The retaining valve, from an InterMountain PS-1 boxcar detail sprue, was secured to a .030 x .030 x 4" long styrene block mounted on the small cross member in front of the control valve. Using .012 brass wire, form an air line from the retaining valve to the control valve. Trim the small tackboards, also from the PS-1 detail sprue, to 9" long x 4" high and thin before installing on the first side panel of each side. The defect tube is .035 diameter styrene rod, 9 " long, mounted on the third panel with the B-end on your left.

    Model Railroading - September 2005 - Page 23

    Body Details

    Using a #80 bit, drill the holes in the sides and ends of the body for the end ladders, grabirons, roping loops and brake platform, using the dimples as your guide. Since the body is very thin, the holes can be drilled only to a depth of .030. Before installing the hand brake, add a small hook at the bottom with .008 brass wire for brake chain. Add a second hook, made from .008 brass wire, at the end of the brake fulcrum below the hand brake. Place the ends of a chain, approximately 30" long, over the small hooks and secure in place, making sure the chain is vertical. Then, install the brake platform. A brakewheel from InterMountains PS-5277 boxcar brake detail sprue was substituted as it is a better match for the prototype brakewheel.

    Install the coupler lift bar brackets on each end. In looking at prototype pictures, the originally coupler lift bars seem to match the Detail Associates coupler lift bar (#6215) while later cars have homemade coupler lift bar assemblies, probably shop replacements. I decided to include these homemade replacement coupler lift bar assemblies on the model. Each assembly has an upper and lower piece and are connected to each other by two connector bars, all formed from .012 brass wire. Form the two assemblies and install on each end per the Figure, with the lower piece placed just underneath each coupler, approximately where the coupler trip pins are located. Then, install the corner steps.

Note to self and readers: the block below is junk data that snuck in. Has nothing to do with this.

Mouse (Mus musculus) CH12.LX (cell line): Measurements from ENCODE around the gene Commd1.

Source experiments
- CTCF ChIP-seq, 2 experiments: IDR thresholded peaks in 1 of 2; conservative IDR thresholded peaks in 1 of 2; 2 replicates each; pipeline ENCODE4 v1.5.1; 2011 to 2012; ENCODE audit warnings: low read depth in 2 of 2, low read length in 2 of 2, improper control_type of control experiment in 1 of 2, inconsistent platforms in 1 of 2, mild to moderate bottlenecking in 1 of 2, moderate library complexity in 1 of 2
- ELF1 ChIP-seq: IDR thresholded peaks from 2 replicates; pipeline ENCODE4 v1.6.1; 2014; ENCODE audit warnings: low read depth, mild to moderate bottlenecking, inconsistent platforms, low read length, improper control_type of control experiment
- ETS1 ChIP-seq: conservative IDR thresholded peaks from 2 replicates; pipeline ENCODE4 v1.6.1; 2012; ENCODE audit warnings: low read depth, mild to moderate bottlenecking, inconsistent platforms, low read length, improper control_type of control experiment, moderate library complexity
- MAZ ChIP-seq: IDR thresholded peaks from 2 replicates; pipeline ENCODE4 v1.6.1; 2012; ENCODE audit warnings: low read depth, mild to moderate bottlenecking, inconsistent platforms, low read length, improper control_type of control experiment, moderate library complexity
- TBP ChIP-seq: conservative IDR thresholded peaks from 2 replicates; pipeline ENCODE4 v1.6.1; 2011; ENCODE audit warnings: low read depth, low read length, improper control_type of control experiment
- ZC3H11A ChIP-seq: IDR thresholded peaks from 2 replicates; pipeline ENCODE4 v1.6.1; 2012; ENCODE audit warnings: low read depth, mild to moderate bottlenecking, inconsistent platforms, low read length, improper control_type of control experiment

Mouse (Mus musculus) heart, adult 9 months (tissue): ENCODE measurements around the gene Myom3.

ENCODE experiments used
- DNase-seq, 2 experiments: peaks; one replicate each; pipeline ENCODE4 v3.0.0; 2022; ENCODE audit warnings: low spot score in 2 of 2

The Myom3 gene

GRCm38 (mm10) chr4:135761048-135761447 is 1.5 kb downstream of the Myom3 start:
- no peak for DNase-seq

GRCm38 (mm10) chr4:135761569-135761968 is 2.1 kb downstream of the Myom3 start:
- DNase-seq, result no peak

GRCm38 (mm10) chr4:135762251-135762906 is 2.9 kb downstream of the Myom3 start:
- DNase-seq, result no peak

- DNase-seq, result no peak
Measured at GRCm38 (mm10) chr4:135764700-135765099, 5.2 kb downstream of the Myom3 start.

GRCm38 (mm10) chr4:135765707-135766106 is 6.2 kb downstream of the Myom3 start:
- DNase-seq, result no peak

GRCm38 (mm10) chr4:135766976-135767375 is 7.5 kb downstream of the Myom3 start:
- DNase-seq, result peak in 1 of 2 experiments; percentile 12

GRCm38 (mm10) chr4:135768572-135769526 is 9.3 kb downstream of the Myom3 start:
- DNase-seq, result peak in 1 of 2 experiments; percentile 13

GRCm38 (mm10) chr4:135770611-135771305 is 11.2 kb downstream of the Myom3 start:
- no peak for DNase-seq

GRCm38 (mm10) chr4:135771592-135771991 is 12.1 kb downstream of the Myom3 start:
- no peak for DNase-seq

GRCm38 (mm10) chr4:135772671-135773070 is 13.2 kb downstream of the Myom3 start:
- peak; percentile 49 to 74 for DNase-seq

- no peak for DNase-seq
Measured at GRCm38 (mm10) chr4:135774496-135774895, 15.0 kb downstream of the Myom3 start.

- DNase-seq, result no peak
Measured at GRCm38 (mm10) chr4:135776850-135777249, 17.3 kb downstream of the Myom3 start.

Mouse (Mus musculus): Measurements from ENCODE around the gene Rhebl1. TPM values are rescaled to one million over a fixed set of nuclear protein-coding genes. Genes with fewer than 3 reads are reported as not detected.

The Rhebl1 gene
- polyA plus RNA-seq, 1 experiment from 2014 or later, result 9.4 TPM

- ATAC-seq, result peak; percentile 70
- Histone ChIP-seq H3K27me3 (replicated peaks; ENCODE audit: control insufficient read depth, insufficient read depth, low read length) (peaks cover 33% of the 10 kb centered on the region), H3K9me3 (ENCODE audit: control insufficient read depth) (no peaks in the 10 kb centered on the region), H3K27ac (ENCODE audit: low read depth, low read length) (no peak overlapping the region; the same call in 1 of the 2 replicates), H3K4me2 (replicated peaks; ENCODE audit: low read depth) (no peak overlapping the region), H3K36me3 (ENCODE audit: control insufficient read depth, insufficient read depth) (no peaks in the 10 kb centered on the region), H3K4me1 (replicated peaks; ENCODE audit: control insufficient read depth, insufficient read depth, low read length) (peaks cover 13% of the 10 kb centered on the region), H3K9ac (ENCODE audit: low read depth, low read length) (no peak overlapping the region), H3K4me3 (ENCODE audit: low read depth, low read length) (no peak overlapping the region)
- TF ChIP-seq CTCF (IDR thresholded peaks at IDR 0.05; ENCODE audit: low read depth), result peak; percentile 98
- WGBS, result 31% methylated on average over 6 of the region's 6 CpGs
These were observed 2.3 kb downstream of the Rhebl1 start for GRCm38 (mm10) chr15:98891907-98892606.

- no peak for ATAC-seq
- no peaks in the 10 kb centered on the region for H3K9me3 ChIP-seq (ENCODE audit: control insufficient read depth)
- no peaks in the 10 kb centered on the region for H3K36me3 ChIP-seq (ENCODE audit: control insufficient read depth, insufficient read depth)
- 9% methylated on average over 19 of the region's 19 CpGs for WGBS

On the top rails of the car, there are 26 pairs of dimples for mounting the load anchor loops. Drill each dimple with a #80 drill, but only drill about .040 deep. Using a small needlenose pliers, bend each tab 90 and insert a load anchor into the pair of holes and secure in place, with the anchor loops facing the interior of the car. Then, install the flat weight (see Photos 1-6).

    Adding Dents to the Sides

    Unless you are modeling a new gondola, having bulged and dented sides are a must, especially since the prototype for my car would have been over 12 years old for my modeling era. I was not sure how to create this look until I remembered an article by Brad Pitzer that appeared in the December 2001 Model Railroader. Mr. Pitzer used a soldering iron and dabs of CA to create the bulges and dents. Not wanting to try a soldering iron on a resin body, I decided to use just the CA. Using the prototype picture as a reference, start by placing dabs, some small and some larger, of CA on each panel. Use a spare piece of styrene rod to move around the CA until the desired shape is obtained, repeating as necessary.

    Painting and Decaling

    Wash the car carefully with soap and water and dry thoroughly before priming with Primer Gray. After priming, paint the complete car with Erie Lackawanna Maroon. After the paint has dried, spray with Testors Glosscote for decaling.

    Model Railroading - September 2005 - Page 24

    The prototype pictures were used to match the lettering and a second Rail Yard Models decal set was used to better match the capacity, load and light weights and repaint date. Spare N scale boxcar door lettering was used for the small lettering above the G47 lettering (see Photo 7). Flat clear acrylic was applied to seal and protect the decals during weathering and also to provide a nice fading effect (see Photo 8).